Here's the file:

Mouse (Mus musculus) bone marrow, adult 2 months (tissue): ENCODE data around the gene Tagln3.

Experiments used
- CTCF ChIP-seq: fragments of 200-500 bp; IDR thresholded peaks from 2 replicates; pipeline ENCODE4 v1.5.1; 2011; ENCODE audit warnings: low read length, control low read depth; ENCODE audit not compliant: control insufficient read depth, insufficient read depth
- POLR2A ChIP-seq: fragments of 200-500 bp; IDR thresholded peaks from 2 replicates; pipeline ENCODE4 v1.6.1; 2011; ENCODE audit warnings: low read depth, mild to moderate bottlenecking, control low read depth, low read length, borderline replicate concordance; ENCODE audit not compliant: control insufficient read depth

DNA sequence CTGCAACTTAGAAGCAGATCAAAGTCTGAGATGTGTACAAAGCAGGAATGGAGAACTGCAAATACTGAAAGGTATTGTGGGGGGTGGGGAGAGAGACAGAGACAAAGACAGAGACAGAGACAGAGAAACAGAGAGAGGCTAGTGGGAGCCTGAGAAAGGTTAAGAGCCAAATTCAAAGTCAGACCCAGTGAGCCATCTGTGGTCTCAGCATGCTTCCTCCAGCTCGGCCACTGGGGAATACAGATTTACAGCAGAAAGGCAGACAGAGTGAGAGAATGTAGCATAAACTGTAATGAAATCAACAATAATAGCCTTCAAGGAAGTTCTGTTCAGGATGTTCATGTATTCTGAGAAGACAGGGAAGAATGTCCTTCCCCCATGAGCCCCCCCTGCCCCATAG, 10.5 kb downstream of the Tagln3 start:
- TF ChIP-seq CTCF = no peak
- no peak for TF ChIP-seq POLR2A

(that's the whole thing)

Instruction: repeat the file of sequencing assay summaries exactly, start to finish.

Mouse (Mus musculus) bone marrow, adult 2 months (tissue): ENCODE data around the gene Tagln3.

Experiments used
- CTCF ChIP-seq: fragments of 200-500 bp; IDR thresholded peaks from 2 replicates; pipeline ENCODE4 v1.5.1; 2011; ENCODE audit warnings: low read length, control low read depth; ENCODE audit not compliant: control insufficient read depth, insufficient read depth
- POLR2A ChIP-seq: fragments of 200-500 bp; IDR thresholded peaks from 2 replicates; pipeline ENCODE4 v1.6.1; 2011; ENCODE audit warnings: low read depth, mild to moderate bottlenecking, control low read depth, low read length, borderline replicate concordance; ENCODE audit not compliant: control insufficient read depth

DNA sequence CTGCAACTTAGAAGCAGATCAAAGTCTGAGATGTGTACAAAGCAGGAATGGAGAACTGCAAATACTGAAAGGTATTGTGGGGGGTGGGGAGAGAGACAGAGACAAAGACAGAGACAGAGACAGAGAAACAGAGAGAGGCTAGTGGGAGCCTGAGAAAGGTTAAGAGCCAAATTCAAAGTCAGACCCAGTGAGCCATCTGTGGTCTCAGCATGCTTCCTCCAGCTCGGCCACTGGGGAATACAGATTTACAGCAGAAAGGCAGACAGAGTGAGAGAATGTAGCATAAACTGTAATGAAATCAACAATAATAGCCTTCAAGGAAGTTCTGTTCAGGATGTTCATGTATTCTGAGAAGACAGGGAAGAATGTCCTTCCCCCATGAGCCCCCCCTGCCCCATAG, 10.5 kb downstream of the Tagln3 start:
- TF ChIP-seq CTCF = no peak
- no peak for TF ChIP-seq POLR2A